Natural Gas News – April 10, 2019

By Published On: April 9, 2019Categories: Daily Natural Gas Newsletter

Natural Gas News – April 10, 2019

Explainer: Why are U.S. Natural Gas Prices in Texas Below Zero?

Reuters reported: In an unusual event, U.S. natural gas prices in West Texas have been trading in negative territory for more than two weeks, largely due to a lack of pipeline space, forcing some drillers to pay those with spare pipeline capacity to take unwanted gas. Spot prices at the Waha hub – where prices for gas in the Permian basin are set – fell to a record low of minus $4.28 per million British thermal units last week. Prices have been negative in the real-time or next-day markets since March 22. The Permian is the nation’s largest shale oil field, where production now exceeds more than 4 million barrels per day (bpd). But oil output also produces what is known as associated gas, seen by crude drillers as a waste product to be burned off or “flared” because there are not enough pipelines to remove it. For more on this story visit or click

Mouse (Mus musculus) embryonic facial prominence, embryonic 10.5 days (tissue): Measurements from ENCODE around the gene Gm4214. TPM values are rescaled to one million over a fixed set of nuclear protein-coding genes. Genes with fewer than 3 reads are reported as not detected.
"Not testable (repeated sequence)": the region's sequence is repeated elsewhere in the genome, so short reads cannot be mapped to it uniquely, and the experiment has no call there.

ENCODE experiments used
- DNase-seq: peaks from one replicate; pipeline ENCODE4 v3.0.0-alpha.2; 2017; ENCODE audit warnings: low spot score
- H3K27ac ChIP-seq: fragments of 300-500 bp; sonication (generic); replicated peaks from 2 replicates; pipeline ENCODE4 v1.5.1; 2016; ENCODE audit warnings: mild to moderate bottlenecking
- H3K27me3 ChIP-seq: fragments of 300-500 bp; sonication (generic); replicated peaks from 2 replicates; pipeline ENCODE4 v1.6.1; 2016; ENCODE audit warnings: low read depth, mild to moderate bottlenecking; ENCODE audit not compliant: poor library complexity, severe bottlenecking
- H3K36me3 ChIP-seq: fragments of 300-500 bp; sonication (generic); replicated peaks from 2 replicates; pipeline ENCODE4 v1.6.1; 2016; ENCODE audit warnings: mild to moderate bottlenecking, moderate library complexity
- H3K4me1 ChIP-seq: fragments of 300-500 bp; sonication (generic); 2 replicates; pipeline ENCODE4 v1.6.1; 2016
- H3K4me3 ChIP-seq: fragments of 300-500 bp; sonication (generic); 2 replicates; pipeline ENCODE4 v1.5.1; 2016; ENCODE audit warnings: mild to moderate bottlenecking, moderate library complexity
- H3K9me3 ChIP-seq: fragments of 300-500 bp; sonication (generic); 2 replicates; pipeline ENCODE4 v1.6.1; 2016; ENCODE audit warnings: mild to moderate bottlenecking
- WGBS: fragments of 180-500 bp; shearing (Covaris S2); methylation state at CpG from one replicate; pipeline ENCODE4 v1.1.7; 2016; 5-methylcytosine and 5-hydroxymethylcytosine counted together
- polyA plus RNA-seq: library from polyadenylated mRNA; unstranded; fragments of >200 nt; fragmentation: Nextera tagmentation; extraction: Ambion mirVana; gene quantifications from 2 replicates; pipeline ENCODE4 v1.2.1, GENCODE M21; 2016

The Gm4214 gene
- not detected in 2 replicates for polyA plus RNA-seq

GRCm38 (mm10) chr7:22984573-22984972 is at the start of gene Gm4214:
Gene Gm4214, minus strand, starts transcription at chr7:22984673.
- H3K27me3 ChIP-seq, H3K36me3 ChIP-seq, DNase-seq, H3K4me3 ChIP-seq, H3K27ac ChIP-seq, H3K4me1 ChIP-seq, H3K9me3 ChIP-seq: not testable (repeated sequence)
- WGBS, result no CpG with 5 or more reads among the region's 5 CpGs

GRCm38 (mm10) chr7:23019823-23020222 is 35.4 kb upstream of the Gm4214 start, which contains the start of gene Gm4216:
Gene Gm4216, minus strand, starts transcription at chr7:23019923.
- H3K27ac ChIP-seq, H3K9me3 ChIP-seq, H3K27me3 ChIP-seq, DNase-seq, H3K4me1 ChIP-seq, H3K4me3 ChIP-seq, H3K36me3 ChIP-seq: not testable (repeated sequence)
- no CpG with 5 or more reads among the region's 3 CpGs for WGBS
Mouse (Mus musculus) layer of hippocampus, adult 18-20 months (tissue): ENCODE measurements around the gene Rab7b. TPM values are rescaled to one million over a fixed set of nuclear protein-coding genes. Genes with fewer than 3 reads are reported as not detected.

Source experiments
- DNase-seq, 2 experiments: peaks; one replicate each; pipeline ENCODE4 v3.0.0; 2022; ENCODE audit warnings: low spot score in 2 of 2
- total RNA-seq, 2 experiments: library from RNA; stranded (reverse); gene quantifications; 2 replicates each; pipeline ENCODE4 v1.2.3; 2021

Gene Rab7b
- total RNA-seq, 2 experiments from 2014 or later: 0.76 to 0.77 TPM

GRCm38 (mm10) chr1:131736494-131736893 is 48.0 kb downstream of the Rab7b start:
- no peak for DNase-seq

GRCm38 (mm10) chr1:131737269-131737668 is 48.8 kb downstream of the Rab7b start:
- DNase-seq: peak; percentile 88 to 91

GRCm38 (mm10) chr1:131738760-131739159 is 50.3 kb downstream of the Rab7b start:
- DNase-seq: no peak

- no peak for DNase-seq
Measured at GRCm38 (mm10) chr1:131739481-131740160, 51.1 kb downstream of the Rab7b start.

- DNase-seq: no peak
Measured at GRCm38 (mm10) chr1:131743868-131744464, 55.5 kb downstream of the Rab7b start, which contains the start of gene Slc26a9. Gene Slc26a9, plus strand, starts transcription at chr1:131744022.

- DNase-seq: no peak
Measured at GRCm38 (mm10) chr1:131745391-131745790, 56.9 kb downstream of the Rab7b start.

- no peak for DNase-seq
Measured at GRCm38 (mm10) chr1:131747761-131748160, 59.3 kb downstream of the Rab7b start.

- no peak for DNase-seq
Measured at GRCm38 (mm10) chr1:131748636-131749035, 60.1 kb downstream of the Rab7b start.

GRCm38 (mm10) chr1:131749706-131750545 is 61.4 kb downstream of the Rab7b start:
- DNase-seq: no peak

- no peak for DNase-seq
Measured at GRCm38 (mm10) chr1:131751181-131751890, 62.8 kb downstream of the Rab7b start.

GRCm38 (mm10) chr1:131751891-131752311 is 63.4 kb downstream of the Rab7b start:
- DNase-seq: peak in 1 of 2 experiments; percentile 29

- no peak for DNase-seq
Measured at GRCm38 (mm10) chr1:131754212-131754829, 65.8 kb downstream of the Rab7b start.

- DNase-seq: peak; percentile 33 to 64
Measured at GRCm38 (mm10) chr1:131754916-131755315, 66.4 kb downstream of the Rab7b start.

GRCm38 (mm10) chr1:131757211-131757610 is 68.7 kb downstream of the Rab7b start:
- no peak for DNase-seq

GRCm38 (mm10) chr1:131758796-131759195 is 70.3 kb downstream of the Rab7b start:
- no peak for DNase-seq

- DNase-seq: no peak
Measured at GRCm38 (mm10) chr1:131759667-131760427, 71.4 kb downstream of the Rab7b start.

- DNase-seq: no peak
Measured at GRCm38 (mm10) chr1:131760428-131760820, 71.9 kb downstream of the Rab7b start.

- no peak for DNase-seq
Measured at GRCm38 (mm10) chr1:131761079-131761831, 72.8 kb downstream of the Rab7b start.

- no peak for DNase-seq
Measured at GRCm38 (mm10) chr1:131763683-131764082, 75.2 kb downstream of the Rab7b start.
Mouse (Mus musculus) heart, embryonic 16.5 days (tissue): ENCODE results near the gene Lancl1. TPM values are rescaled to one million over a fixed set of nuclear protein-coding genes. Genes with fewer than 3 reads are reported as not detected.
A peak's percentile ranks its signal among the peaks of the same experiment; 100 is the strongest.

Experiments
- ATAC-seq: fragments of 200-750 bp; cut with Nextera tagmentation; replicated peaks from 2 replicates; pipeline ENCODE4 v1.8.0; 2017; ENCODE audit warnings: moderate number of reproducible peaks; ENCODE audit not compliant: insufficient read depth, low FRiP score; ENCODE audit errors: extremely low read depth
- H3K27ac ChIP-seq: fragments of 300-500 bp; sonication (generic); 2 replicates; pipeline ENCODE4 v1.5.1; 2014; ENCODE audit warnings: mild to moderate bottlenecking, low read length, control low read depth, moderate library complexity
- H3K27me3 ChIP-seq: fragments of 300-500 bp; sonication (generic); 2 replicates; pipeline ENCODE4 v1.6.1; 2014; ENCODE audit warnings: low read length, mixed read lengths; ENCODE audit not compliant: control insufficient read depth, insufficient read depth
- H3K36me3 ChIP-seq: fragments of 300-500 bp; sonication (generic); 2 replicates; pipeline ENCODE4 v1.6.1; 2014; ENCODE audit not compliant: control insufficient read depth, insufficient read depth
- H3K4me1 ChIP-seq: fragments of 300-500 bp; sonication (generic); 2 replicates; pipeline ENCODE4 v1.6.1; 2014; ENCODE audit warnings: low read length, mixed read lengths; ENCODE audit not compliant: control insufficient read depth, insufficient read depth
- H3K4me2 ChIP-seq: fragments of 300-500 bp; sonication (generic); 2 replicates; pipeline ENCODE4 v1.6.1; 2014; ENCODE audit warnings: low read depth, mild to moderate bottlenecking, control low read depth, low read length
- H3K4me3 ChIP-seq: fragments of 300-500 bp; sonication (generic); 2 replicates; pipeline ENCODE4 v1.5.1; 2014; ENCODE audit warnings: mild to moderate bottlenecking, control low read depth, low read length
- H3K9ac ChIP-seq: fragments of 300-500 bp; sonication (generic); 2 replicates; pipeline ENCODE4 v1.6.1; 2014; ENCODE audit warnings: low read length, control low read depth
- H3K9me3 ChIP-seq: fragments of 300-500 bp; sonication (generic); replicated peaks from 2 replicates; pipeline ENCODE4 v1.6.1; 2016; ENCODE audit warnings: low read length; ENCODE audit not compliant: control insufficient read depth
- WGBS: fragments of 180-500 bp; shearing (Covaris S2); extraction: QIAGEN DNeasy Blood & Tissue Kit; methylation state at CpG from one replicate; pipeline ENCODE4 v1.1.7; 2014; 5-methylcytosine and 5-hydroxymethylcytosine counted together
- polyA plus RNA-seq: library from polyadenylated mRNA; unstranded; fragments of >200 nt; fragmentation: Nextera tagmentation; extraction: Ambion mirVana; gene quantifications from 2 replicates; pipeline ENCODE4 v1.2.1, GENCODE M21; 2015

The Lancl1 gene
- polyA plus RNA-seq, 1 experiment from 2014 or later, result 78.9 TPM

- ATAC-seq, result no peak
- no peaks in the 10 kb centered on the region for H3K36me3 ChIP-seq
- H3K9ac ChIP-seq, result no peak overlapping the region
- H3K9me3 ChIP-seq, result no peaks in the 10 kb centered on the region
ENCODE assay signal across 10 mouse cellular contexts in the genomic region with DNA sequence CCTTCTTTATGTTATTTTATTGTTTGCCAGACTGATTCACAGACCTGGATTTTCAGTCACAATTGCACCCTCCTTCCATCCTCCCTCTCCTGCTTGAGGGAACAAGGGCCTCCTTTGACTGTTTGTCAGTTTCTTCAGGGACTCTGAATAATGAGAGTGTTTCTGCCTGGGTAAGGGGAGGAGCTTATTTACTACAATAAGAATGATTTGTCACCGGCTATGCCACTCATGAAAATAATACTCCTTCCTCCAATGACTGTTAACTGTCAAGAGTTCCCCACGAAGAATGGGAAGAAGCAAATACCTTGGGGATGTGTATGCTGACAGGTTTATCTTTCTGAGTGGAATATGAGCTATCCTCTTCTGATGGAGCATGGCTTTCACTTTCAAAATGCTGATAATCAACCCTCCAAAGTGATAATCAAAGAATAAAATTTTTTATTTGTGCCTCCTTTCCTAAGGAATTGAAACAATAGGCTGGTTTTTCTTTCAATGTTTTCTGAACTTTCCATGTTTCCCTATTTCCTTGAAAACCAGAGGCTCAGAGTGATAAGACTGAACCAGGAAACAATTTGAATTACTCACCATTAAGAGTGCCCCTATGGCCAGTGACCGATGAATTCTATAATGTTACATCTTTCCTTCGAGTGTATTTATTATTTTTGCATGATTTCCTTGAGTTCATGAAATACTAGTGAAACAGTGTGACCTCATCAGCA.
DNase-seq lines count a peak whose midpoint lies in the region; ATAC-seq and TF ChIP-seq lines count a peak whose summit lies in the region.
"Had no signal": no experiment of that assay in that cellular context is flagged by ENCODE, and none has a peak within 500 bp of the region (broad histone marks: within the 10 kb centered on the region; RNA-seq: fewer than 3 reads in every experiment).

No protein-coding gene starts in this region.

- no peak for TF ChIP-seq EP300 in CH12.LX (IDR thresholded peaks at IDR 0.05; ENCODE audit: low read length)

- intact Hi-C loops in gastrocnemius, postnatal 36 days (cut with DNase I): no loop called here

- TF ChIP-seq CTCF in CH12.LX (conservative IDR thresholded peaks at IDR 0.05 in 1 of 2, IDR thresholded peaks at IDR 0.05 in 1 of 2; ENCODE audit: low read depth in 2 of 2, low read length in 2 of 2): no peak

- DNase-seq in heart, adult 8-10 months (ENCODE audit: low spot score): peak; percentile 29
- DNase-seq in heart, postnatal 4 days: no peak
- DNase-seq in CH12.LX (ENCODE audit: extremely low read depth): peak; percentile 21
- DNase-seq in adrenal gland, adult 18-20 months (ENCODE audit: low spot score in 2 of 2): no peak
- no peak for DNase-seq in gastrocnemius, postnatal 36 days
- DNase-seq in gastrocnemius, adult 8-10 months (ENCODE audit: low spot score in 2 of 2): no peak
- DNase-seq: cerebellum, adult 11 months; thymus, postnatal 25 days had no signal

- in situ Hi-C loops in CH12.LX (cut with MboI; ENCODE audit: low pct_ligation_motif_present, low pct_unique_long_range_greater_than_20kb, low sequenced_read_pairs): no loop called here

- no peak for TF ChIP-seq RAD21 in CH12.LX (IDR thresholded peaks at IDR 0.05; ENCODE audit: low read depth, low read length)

New England Curtails Amid World Natural Gas Boom

The Heartland Institute reported: Global usage of natural gas continues to grow rapidly. But states in New England, New York, and some nations seek to curtail the use of natural gas. From 1965 to 2017, world natural gas consumption increased almost six times, from 631 billion cubic meters to 3.7 trillion cubic meters per year. Gas use in North America doubled, increased in Europe by a factor of 14, and skyrocketed in Asia Pacific by a factor of more than 100. Gas became the primary fuel for heating and cooking in developed nations and a major fuel for industry and electricity generation across the world. In 2017, natural gas delivered 23 percent of the world’s energy, up from about 15 percent in 1965. Today gas provides nine times as much global energy as wind and solar combined. Natural gas, or methane, is a clean-burning fuel, free of nitrous oxides, sulfur dioxide, soot, and other pollutants. Water vapor is the largest waste product from methane combustion. But New England states have decided to curtail the use of gas to reduce greenhouse gas emissions. For more on this story visit or click

This article is part of Daily Natural Gas Newsletter


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